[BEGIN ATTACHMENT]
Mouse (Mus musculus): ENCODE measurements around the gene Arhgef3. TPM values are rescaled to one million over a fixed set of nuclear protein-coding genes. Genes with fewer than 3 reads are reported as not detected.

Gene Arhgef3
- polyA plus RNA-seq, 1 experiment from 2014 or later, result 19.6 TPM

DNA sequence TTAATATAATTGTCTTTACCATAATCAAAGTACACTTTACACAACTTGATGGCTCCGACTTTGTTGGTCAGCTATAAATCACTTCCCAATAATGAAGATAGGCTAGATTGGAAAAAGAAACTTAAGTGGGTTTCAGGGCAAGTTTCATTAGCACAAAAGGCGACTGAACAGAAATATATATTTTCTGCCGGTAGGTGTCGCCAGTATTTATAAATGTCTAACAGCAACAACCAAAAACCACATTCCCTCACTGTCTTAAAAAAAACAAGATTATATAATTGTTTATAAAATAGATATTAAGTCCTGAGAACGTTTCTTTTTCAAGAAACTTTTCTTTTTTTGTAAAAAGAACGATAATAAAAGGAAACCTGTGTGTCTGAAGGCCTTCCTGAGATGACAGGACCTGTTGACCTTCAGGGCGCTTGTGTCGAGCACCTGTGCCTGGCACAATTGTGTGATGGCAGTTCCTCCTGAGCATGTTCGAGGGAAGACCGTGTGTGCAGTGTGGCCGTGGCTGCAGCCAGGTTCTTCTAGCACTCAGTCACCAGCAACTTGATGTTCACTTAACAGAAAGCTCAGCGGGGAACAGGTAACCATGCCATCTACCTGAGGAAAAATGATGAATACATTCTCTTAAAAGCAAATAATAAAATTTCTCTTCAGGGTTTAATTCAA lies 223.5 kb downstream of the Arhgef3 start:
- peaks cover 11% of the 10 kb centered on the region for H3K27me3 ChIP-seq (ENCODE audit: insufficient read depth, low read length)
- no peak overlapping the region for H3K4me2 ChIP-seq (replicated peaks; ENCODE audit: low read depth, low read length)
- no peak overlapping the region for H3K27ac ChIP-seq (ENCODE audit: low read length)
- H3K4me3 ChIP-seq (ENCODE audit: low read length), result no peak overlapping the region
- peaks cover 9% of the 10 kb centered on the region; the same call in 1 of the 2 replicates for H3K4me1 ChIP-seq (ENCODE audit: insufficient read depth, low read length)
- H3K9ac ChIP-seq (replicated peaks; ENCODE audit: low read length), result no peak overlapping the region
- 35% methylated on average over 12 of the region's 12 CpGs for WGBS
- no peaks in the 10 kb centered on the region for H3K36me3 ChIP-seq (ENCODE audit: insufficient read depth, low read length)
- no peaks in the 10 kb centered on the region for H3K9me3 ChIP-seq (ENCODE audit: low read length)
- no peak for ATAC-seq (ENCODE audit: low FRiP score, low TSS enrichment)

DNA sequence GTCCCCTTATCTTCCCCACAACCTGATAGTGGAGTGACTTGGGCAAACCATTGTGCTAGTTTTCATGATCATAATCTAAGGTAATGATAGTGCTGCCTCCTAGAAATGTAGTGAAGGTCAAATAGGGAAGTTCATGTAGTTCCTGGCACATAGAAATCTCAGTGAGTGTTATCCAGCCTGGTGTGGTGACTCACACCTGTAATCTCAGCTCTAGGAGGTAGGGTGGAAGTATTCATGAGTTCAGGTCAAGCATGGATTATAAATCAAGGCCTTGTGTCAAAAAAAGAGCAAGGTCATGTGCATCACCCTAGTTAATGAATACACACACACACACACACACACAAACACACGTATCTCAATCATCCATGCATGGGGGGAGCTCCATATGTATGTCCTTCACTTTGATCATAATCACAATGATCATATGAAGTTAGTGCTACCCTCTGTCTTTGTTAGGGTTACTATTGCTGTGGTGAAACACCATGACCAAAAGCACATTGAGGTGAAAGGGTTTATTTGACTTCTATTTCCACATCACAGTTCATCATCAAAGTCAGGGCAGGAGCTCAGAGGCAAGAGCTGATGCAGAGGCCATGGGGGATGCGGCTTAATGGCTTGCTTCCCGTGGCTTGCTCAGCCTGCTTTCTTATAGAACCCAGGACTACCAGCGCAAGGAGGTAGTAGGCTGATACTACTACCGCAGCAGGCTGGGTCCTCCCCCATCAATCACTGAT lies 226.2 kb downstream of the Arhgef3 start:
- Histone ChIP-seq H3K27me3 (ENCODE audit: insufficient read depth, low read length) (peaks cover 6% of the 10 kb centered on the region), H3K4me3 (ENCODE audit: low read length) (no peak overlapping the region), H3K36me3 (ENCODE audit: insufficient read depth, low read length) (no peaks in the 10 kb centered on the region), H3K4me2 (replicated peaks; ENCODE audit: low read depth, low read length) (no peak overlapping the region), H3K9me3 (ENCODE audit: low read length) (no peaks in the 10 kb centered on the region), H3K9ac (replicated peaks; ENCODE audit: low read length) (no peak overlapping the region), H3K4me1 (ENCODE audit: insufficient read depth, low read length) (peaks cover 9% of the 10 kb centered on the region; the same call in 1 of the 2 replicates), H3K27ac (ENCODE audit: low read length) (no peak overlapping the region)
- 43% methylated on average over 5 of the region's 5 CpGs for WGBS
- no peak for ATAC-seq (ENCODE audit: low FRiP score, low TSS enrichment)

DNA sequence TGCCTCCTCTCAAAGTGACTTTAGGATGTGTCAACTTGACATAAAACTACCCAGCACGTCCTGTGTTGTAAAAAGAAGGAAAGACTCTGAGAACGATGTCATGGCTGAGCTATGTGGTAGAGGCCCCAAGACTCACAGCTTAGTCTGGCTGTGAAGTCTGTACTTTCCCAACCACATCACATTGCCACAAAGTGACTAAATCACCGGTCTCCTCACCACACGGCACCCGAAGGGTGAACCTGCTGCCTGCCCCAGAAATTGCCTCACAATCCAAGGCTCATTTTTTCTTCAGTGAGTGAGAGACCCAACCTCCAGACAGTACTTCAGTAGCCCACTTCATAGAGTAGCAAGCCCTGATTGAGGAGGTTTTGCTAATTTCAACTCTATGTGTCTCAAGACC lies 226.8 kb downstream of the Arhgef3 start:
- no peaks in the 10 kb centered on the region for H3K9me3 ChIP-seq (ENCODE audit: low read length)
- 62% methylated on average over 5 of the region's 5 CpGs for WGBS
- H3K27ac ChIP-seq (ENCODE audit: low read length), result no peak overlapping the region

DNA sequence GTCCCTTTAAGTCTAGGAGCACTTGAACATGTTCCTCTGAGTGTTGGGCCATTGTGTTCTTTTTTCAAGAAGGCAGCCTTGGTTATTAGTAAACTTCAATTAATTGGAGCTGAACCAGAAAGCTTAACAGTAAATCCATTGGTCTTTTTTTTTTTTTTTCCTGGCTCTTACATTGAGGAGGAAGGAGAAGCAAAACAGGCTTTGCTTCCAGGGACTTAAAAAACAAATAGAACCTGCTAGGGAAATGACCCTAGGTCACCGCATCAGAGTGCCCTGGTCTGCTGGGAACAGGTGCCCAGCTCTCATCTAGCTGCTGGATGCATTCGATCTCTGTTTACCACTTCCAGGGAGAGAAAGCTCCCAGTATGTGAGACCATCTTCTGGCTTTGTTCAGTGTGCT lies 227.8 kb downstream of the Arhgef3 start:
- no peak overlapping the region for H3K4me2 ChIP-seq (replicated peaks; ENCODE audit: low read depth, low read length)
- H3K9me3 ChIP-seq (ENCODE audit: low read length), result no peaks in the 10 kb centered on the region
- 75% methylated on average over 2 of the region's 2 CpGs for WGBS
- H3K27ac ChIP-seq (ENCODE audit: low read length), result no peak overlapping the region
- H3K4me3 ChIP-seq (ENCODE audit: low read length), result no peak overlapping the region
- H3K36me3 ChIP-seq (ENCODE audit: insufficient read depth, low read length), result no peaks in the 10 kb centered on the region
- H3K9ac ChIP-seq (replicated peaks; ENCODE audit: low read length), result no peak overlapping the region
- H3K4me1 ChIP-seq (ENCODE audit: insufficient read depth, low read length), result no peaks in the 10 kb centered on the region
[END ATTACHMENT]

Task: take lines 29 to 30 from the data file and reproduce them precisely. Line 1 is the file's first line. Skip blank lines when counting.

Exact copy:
- H3K36me3 ChIP-seq (ENCODE audit: insufficient read depth, low read length), result no peaks in the 10 kb centered on the region
- H3K9ac ChIP-seq (replicated peaks; ENCODE audit: low read length), result no peak overlapping the region